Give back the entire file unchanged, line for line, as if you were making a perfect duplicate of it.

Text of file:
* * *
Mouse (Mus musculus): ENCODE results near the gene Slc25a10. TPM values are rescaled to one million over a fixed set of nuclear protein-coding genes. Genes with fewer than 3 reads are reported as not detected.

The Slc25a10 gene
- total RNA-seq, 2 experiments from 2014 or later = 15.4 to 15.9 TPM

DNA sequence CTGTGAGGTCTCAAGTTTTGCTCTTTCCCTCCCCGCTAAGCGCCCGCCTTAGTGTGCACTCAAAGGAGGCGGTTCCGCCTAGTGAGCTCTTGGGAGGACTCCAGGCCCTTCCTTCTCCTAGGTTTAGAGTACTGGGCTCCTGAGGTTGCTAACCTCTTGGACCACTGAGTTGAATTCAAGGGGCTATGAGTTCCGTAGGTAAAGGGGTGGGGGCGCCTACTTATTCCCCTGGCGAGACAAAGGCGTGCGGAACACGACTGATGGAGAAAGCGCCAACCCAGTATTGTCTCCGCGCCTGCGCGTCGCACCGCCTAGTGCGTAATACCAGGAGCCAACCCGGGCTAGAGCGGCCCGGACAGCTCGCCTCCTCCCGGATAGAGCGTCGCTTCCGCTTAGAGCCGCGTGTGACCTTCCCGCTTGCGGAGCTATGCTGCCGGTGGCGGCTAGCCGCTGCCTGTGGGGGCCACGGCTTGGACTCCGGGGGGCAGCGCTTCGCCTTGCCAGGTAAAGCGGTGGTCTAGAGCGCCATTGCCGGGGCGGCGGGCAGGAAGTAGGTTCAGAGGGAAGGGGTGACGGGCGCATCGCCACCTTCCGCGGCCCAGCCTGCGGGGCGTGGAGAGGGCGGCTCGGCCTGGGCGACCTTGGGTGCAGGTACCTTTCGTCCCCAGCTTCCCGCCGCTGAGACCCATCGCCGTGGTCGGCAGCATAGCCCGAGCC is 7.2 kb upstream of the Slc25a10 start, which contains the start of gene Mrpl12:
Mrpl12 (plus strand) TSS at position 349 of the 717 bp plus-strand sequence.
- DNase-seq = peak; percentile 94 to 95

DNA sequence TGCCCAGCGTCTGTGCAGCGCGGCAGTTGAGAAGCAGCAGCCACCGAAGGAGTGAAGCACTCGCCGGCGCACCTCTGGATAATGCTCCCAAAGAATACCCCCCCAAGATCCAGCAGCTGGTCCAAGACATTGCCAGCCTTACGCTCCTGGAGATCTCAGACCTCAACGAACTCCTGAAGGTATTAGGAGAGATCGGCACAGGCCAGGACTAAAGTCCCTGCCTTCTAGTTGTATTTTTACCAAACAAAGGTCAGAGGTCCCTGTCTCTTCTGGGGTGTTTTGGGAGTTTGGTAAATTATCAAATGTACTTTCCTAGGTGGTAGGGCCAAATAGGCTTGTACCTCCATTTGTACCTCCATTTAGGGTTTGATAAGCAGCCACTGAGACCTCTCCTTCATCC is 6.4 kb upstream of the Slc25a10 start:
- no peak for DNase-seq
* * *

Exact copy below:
Mouse (Mus musculus): ENCODE results near the gene Slc25a10. TPM values are rescaled to one million over a fixed set of nuclear protein-coding genes. Genes with fewer than 3 reads are reported as not detected.

The Slc25a10 gene
- total RNA-seq, 2 experiments from 2014 or later = 15.4 to 15.9 TPM

DNA sequence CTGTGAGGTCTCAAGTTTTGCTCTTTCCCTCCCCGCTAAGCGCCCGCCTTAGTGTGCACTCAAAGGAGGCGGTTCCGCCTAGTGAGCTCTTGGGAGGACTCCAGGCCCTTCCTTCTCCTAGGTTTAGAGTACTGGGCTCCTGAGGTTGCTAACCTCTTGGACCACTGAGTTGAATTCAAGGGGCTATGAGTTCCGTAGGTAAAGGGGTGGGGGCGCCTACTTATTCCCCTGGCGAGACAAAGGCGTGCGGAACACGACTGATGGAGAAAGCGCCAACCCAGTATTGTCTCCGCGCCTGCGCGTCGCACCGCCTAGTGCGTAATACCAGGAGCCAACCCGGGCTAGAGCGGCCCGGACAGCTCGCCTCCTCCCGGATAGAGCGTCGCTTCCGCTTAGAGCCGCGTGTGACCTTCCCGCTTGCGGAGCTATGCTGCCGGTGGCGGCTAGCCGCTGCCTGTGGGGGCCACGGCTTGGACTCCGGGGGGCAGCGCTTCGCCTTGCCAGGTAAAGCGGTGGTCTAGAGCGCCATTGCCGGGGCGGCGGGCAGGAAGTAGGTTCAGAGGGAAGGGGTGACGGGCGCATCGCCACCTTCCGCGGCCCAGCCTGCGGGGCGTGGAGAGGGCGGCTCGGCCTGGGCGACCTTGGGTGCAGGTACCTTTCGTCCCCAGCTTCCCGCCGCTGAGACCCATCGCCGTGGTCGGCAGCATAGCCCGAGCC is 7.2 kb upstream of the Slc25a10 start, which contains the start of gene Mrpl12:
Mrpl12 (plus strand) TSS at position 349 of the 717 bp plus-strand sequence.
- DNase-seq = peak; percentile 94 to 95

DNA sequence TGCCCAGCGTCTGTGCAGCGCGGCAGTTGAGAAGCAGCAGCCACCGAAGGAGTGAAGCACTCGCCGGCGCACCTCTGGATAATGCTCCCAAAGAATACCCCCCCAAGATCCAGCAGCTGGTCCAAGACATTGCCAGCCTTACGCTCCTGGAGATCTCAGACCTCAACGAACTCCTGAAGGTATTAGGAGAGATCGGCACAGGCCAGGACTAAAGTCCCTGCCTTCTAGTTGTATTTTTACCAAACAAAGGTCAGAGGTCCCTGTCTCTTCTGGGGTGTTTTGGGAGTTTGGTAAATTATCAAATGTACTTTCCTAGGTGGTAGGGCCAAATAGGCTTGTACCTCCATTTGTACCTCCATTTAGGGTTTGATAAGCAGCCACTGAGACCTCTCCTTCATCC is 6.4 kb upstream of the Slc25a10 start:
- no peak for DNase-seq